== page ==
Villa La Petraia
Villa La Petraia is considered one of the most beautiful of all Medici Villas. The fortified mansion is situated on a high hill with a magnificent view of Florence. In front of the villa there is a green geometric shaped garden, and behind the palace – a huge English park, divided into three terraces. Perhaps the most impressive parts of the villa are the courtyard decorated with frescoes and a room with the famous bronze statue of Venus/Florence by Giambologna. You can visit both the park and the villa.
Villa Demidoff is a new name of Villa Medicea di Pratolino. In 1822 this villa was demolished, and the territory was purchased by the Russian Demidoff family. Currently, you can visit a huge English-style park and see the statue of the Giant, located in it.
Villa Medicea di Cafaggiolo
Villa Medicea di Cafaggiolo is situated a several dozen kilometres outside of Florence, near the Sieve River.It belonged to the Medici family since the 14th century, and its first owner was Averardo de ‘Medici. His son Giovanni di Bici de’ Medici is considered to be the initiator of the Medici dynasty. The current villa was built in the middle of the 15th century according to Michelozzo’s plan. Tourists are allowed to visit this villa.
Villa del Medicea Trebbio
Villa del Trebbio was one of the first Medici villas outside Florence and its suburbs.The villa is located in a strategically important place, on a hill near the crossroad of ancient trade routes. This palace belonged to the initiator of the Medici family and the first family banker Giovanni di Bicci. Family architect Michelozzo converted the first villa into the fortified castle with a garden, surrounded by a high fence.Since 2008 the villa belongs to a private person and here is the wine produced. The villa can be visited during the tastings.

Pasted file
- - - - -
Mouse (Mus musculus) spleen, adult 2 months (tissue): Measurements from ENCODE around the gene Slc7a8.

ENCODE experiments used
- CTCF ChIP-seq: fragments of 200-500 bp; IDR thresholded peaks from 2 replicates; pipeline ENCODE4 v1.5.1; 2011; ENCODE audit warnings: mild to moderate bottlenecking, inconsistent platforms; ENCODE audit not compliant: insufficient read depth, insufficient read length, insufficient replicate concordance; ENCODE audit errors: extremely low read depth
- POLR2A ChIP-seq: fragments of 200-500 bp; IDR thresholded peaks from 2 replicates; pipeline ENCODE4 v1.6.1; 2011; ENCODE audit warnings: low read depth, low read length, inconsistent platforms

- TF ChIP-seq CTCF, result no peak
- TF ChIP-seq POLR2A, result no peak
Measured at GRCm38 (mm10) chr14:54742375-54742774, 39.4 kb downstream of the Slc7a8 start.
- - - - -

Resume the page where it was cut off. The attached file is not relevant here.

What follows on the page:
Villa Medicea di Cerreto Guidi
Villa Medicea di Cerreto Guidi is one of the few Medici family villas that are constantly open to the public. It houses the regional and hunting museum. The villa was built in the middle of the 16th century on the foundations of former building by the request of Cosimo I de’Medici’s. Cosimo loved to use this villa for ‘his own needs’ (for hunting and a gateway from family). Isabella de ‘Medici, the daughter of Cosimo I and his wife Eleanor, was murdered here. The killer was her husband who wanted to punish Isabella for adultery. You can visit both the villa and the garden.
Villa Medicea di Artimino
Villa Medicea di Artimino, also known as the ‘Villa of the One Hundred Chimneys’, is located in the small town of Artimino. At the moment it hosts an archaeological museum and a space for conferences. The palace was built by Ferdinando I de’ Medici’s request according to the plan of architect Buontalenti. The villa stands on a hill with a magnificent view of the surrounding countryside. It was one of the last villas of the Medici family, built in just four years and embodying all of Medici villas style and beauty. Between 1599 and 1602, Giusto Utens painted the famous 17 lunettes, where he captured all of the Medici family villas. The lunettes astonish with the abundance of details and precision and illustrate the villas from a bird’s-eye perspective. It is necessary to agree the time of visit in advance.